Contribution of retinal versus extraretinal signals towards visual localization in goal-directed movements
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In human subjects, we investigated the accuracy of goal-directed arm movements performed without sight of the arm; errors of target localization and of motor control thus remained uncorrected by visual feedback, and became manifest as pointing errors. Target position was provided either as retinal eccentricity or as eye position. By comparing the results to those obtained previously with combined retinal plus extraretinal position cues, the relative contribution of the two signals towards visual localization could be studied. When target position was provided by retinal signals, pointing responses revealed an over-estimation of retinal eccentricity which was of similar size for all eccentricities tested, and was independent of gaze direction. These findings were interpreted as a magnification effect of perifoveal retinal areas. When target position was provided as eye position, pointing was characterized by a substantial inter-, and intra-subject variability, suggesting that the accuracy of localization by extraretinal signals is rather limited. In light of these two qualitatively different deficits, possible mechanisms are discussed how the two signals may interact towards a more veridical visual localization.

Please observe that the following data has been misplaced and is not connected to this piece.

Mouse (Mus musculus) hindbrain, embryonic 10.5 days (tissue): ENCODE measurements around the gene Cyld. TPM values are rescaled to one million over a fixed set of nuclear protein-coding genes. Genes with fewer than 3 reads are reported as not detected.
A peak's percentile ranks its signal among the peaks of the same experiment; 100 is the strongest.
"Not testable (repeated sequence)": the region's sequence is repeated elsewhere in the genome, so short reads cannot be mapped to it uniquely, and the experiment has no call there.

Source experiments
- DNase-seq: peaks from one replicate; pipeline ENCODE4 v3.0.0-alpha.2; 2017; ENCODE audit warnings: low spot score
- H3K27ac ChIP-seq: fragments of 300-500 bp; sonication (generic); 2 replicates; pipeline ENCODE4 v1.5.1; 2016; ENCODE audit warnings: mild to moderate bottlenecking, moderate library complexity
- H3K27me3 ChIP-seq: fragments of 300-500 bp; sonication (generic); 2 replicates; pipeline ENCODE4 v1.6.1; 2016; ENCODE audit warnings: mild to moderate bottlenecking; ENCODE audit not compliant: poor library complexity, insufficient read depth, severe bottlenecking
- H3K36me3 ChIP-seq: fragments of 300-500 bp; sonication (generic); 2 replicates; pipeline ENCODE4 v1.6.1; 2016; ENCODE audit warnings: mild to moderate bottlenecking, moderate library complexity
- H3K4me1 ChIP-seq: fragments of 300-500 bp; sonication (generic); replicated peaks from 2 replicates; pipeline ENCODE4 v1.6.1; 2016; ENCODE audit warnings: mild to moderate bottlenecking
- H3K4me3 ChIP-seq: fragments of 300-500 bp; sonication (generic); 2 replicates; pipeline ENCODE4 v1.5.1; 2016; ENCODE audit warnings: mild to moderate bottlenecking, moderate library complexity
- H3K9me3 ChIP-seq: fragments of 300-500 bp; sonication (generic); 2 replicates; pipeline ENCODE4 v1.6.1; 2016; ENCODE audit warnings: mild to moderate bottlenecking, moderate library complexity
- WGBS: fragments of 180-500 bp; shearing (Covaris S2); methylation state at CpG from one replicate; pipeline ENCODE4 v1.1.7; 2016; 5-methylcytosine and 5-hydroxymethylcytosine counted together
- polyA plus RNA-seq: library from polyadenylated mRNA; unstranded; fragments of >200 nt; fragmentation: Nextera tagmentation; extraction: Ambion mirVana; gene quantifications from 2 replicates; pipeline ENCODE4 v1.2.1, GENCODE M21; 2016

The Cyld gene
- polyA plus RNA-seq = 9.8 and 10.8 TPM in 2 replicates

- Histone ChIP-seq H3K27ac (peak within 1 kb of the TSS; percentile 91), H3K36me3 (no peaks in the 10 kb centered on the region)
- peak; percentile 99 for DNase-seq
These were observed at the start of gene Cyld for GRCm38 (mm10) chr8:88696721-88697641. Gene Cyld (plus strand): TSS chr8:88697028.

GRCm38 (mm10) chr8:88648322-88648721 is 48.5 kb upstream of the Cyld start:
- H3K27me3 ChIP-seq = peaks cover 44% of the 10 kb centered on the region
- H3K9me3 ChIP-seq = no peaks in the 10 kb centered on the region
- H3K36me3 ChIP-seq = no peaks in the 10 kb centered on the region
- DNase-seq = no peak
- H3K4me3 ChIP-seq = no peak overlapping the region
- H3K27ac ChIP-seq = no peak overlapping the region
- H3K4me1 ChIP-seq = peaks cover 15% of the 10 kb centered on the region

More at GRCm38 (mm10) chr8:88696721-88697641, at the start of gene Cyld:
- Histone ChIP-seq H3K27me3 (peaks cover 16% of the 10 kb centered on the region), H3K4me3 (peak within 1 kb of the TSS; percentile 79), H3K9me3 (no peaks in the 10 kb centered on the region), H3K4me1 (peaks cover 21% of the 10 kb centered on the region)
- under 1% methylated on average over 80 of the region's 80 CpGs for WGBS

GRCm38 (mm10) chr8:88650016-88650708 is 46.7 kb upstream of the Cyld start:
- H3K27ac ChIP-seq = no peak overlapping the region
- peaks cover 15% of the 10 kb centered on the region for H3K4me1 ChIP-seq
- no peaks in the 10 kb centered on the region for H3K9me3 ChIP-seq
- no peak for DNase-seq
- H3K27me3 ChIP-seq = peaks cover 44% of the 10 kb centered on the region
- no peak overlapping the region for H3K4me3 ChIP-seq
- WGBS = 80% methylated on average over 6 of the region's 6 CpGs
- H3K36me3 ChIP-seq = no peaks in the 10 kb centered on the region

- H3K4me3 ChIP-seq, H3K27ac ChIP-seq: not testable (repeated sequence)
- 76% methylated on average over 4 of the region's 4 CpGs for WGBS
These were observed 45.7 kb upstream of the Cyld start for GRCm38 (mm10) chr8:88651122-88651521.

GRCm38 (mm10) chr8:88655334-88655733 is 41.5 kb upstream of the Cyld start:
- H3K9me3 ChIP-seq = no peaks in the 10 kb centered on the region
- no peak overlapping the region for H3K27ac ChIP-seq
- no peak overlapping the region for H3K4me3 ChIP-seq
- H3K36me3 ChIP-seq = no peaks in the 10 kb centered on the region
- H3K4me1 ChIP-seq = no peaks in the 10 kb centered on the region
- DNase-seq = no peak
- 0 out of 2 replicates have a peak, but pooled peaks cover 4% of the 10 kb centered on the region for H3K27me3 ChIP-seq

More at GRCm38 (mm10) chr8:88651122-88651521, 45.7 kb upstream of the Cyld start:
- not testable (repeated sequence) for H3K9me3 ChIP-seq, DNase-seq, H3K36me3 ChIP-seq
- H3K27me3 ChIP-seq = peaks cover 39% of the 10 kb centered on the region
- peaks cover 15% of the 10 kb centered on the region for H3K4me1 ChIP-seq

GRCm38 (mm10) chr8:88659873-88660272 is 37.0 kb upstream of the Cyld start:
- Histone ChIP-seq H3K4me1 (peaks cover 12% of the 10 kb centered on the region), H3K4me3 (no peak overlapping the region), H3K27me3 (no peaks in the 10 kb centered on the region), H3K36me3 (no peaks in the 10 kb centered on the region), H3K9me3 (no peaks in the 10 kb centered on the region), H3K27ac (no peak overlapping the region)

Key wordsSensorimotor interaction Visual localization Pointing movements Retinal eccentricity Extraretinal signals
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